A great example of this is long distance runners who benefit from adding total body strength but must primarily focus on running long distances. Adding in some basic strength movements performed on the MAXPRO is a high return/low cost way for these athletes to improve muscle, joint and ligament strength as well as reduce the muscle-loss associated with endurance sports. 

Studies also show that the muscle damage is substantially less than conventional or eccentric biased training thus reducing recovery time AND that concentric biased training is better for power development.

The MAXPRO is a great tool to develop power without the steep learning curve associated with barbell olympic lifts.

Power is the intersection of force and velocity and is so very important in real-world application. Athletes especially need to be more than strong - they must apply that strength on the field or court. Power bridges the gap.

Some of the most popular methods for developing power include olympic lifts which, as you may have guessed, are concentric biased. That's why you see olympic and powerlifters dropping the weight after completing their lift. These lifts can be beneficial but require a great deal of practice, lots of equipment and the absence of neighbors located below your apartment.

The MAXPRO is a great tool to develop power without the steep learning curve associated with barbell olympic lifts. It's also much safer and more versatile as you can target multiple muscle groups in multiple planes of movement without the restrictions of the barbell or gravity.

As an added benefit, you can actually measure and quantify the power you are generating on the MAXPRO as opposed to using your fitness bro who is probably more interested in taking the perfect gym selfie. Tracking your progress and dialing in the perfect amount of resistance to maximize power, for instance, in a jump squat is a great way to increase your vertical jump. This has obvious advantages to athletes which I will discuss in future articles.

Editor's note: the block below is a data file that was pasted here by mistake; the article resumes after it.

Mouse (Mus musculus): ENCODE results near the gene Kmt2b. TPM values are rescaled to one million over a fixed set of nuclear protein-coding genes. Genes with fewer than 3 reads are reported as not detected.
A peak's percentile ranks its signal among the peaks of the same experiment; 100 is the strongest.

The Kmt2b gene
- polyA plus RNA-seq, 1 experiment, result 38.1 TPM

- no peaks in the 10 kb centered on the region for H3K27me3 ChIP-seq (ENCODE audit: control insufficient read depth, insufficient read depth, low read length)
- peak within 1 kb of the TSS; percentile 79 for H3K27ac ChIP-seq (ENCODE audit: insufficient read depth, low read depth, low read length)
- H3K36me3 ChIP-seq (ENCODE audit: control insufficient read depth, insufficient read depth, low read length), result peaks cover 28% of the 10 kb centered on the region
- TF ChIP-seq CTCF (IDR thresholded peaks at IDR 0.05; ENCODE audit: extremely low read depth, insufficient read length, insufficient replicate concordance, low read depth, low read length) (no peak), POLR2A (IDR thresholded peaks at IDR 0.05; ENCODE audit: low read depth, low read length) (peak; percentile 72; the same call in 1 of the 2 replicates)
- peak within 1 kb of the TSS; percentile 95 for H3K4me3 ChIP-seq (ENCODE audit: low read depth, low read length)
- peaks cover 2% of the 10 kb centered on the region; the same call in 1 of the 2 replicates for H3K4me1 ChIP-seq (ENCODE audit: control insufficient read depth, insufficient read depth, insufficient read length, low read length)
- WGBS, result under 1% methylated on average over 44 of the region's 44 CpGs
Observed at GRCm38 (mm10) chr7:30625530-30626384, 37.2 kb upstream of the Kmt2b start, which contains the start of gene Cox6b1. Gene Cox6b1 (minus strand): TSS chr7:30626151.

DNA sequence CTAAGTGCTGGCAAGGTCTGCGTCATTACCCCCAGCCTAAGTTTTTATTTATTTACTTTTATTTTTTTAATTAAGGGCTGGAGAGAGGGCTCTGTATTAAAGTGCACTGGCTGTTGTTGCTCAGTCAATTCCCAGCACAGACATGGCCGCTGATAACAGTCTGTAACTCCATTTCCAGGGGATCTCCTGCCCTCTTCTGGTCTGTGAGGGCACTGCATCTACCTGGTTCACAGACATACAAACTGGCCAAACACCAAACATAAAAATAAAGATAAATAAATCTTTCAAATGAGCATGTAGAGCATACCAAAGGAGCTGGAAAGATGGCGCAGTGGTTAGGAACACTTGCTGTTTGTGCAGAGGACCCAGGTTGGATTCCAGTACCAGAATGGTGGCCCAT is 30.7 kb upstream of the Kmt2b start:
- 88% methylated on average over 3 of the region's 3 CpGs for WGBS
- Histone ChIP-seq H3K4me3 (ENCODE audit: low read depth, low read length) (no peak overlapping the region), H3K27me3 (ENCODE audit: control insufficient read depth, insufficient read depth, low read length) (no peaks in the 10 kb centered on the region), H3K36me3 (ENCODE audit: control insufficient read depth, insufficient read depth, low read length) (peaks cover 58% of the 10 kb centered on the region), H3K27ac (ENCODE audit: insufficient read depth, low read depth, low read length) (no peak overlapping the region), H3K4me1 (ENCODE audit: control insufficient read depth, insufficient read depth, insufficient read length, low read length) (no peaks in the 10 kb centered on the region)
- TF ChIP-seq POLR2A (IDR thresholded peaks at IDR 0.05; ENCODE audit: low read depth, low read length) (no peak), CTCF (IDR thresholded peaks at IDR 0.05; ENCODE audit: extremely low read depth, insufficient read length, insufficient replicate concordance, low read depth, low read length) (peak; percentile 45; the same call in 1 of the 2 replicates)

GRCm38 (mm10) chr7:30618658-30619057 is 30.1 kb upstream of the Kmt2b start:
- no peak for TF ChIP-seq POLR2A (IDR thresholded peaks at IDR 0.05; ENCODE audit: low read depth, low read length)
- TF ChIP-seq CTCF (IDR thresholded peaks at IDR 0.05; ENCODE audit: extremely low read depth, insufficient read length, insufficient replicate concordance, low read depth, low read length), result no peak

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If you need lots of volume, then concentric biased training allows you to attain more contribution reps per session and more frequent sessions per week. It's not magic. As stated before, less muscle damage equals faster recovery and thus the opportunity to train more frequently.  

Maybe all you are looking for is muscle growth or "hypertrophy" so you can fill out your jeans and t-shirt or maybe look good rocking those zubaz pants. 

If muscle is what you are going for, then the science says you need lots of training volume. I would define volume as "contribution reps" or repetitions at 100% effort and the inability to move the weight as fast as your first few reps. Think of it as that moment where you begin to grunt and make funny faces (with good form of course).

If you need lots of volume, then concentric biased training allows you to attain more contribution reps per session and more frequent sessions per week. It's not magic. As stated before, less muscle damage equals faster recovery and thus the opportunity to train more frequently.